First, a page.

Doctors specialise in different areas. For instance, you would see an orthopedic specialist if you broke your leg. So what about seizures? Can all doctors diagnose and treat seizures? While all doctors have a foundational level of training with seizures, there are certain types of doctors who specialise in the diagnosis and management of seizures. If you or a loved one has experienced their first seizure and is looking to find the right doctor to diagnose and manage seizures, then you are in the right place.
Where do seizures come from?
Before you can decide on the right type of doctor to treat your seizures, it is helpful to understand where in the body seizures stem from. Seizures are a neurological condition that originate in the brain. Read more here.
[Image description: Bird’s-eye view of doctor walking, while looking at brain scans on a tablet.]
A general practitioner (GP) is a licensed medical doctor who does not specialise in one specific area of medicine. Instead, GPs provide general, routine health care.
GPs refer people with more complex medical conditions to specialists for further comprehensive treatment. In fact, most specialists require a referral from a general practitioner before making an appointment.
See a General Practitioner first
Before seeing a specialist, you should start with seeing a General Practitioner (GP). A GP will conduct a thorough physical examination to rule out any other medical issues that might be at play. If the possibility of a seizure is confirmed, further testing will be ordered.
Your GP will order appropriate tests based on their examination which may include:
Magnetic Resonance Imaging (MRI) – This is a detailed way of looking for abnormalities in the brain such as lesions or tumours. A combination of powerful magnets and radio waves are used to map a complex representation of your brain.
Electroencephalogram (EEG) – Using electrodes attached to the surface of your scalp, your doctor can measure the electrical activity in your brain. This helps to look for abnormal patterns and possibly to determine if and when another seizure might occur. It can also help them rule out other possibilities.
Types of epilepsy doctors
Neurologists are doctors who specialise in treating disorders of the nervous system, which includes the brain. Typically your general practitioner will refer you to a neurologist for further evaluation.
Neurologists are specialised doctors, however, you may need to see an epileptologist depending on your condition. A neurologist can look after you if you are diagnosed with seizures or a manageable case of epilepsy.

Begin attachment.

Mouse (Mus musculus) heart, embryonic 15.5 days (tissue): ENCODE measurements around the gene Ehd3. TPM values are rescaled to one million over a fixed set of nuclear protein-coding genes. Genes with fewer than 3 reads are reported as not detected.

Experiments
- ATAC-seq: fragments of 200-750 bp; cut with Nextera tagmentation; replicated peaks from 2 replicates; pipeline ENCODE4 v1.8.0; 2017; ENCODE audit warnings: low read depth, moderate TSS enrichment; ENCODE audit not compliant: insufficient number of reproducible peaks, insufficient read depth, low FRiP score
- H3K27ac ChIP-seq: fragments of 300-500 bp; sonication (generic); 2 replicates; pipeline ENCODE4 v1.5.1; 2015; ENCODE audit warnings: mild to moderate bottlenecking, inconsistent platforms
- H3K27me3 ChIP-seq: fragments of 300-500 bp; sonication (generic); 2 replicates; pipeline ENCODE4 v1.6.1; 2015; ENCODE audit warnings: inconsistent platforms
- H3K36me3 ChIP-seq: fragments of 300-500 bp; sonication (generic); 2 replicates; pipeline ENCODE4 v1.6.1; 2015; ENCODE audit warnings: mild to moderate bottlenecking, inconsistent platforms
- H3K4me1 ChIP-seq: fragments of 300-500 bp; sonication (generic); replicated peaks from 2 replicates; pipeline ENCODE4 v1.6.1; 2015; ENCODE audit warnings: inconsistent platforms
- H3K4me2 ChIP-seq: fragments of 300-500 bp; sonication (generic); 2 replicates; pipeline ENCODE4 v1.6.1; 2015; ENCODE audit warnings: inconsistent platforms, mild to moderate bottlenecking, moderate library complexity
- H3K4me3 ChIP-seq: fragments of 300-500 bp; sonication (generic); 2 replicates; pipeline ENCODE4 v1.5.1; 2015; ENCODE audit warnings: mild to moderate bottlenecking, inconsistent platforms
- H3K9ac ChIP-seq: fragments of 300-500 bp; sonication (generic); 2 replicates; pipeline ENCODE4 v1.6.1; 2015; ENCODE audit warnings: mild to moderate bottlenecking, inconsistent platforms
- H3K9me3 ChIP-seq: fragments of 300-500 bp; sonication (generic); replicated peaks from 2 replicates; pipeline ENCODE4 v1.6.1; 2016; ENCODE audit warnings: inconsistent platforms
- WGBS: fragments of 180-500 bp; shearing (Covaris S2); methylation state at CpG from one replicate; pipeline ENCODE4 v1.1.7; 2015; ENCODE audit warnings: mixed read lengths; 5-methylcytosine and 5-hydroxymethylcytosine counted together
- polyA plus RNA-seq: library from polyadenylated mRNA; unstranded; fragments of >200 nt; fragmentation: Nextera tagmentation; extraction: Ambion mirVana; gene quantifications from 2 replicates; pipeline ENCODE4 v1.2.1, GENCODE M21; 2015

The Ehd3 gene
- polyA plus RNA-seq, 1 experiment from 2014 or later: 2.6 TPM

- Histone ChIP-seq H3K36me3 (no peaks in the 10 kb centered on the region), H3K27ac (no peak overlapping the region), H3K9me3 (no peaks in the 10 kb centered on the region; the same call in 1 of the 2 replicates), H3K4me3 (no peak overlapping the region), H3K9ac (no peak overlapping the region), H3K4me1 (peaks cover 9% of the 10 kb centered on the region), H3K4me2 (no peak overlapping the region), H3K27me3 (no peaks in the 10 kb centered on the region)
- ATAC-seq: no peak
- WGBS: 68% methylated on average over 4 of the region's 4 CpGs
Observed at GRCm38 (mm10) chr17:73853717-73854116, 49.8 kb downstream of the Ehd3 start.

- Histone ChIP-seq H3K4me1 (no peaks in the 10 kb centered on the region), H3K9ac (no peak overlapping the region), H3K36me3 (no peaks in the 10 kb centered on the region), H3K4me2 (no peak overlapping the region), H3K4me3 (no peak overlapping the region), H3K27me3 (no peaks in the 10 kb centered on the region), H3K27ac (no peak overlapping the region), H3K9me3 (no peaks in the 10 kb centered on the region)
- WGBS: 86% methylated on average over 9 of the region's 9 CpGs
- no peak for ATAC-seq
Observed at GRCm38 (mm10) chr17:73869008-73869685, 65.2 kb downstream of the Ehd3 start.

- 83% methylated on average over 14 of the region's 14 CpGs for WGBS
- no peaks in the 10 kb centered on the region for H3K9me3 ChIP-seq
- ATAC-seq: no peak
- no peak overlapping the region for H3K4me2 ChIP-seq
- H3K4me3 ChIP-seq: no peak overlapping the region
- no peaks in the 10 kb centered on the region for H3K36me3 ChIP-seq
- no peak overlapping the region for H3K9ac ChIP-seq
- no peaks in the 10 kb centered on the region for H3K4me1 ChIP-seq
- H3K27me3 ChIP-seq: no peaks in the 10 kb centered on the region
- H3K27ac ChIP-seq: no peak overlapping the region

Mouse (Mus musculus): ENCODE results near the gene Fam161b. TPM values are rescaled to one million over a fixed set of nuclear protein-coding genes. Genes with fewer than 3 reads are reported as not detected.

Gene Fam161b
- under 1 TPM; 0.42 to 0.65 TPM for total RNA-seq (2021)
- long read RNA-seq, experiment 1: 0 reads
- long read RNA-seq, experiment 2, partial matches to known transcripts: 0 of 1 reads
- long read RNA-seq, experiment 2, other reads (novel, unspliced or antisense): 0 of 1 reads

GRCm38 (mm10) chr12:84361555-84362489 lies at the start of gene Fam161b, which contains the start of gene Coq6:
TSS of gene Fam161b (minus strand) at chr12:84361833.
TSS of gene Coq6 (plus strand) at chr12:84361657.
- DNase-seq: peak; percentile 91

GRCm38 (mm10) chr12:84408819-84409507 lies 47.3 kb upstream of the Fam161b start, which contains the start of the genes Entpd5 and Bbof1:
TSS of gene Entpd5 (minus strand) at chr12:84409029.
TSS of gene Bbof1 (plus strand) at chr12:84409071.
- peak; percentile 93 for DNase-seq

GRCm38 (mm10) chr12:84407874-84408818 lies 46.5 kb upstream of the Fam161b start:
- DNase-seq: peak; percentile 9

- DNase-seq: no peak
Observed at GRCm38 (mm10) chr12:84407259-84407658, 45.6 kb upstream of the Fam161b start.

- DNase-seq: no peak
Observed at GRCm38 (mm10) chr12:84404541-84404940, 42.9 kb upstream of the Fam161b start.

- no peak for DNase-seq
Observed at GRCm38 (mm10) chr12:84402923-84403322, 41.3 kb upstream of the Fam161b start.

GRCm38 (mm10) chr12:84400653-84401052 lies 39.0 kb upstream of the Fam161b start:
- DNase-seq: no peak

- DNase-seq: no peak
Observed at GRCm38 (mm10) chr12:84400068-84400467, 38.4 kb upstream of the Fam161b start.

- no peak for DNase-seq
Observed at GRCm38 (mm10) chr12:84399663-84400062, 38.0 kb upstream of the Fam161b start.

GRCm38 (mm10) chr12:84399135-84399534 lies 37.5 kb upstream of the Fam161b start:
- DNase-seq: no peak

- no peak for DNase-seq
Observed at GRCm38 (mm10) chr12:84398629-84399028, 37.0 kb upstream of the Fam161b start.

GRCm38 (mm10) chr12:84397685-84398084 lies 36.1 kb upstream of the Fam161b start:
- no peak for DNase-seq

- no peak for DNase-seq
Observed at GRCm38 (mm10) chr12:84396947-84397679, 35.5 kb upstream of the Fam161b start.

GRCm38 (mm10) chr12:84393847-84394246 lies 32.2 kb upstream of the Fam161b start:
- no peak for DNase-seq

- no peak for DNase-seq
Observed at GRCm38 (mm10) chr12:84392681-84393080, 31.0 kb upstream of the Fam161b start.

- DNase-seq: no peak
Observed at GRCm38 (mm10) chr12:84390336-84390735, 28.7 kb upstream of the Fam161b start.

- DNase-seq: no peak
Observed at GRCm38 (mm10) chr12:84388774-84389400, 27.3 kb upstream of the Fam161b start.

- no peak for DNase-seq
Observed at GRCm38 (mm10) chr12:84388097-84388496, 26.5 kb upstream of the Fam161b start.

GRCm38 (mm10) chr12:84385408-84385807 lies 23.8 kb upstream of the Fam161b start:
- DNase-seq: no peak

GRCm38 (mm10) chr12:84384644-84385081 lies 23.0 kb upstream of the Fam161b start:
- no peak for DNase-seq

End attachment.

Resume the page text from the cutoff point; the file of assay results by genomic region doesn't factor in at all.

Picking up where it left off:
Epileptologists are neurologists who have taken specialised training in treating epilepsy. Your neurologist may refer you to an epileptologist if you experience severe epilepsy, are suffering complications, or several medications have been unsuccessful in managing your epilepsy.
Your epilepsy specialist will dig deeper into the root cause of your condition and may use video monitoring to confirm previous diagnoses or correct a misdiagnosis. They may recommend alternative treatments, or even a diet change to reduce the number and severity of episodes. Epileptologists may also be necessary for those who are pregnant or breastfeeding. Your specialist will begin with the least invasive management techniques first and talk you through every step of the process to ensure you get the right level of treatment.
[Image description: Brain hologram with electrical signals above a physician’s cupped hands.]
Treatments for seizures
There are a variety of different treatment options for seizures that may be recommended by your doctor depending on whether your seizures are epileptic or non-epileptic.
Treatments for epileptic seizures
Medications – Many people with epilepsy can manage their seizures with anti-seizure medication or the combination of a couple of different medications.
Surgery – Your doctor may recommend exploring surgery options to best manage the seizures.
Treatment for non-epileptic seizures
Psychiatrist – If you are diagnosed with non-epileptic seizures, you may be referred to a psychiatrist to help uncover the root cause of the seizures.
Vagus nerve stimulation – Sends electrical pulses to the brain via the neck to help reduce the number of seizures.
The Ketogenic diet – This high-fat low carb diet has been found to reduce the number of seizures in some individuals, especially children.
Deep Brain Stimulation – Sends impulses to the brain and may reduce the number of seizures.
Responsive neurostimulation – This technique may detect seizures before they happen.
Subthreshold stimulation – May help reduce the severity of seizures and improve a person’s quality of life.
Minimally invasive surgeries – A group of surgical techniques that may reduce the risks of traditional epilepsy surgery.
Where should you start?
There is no doubt that this is a stressful time, and it can be hard to know where to start when seeking answers. Finding the best doctors for your needs can seem daunting. The best place to start is by scheduling an appointment with your general practitioner, who can help determine if you are experiencing seizures or if another medical condition is to blame.
If you are referred to a neurologist, that doesn’t mean you have to wait for testing and diagnostics. Seer Medical offers state-of-the-art at-home video-EEG-ECG monitoring with reports that are sent to your doctors. There may be a waiting list to see your neurologist, but you can move forward with testing. Proper diagnosis and management begin with seeing the right doctor and specialist for your needs.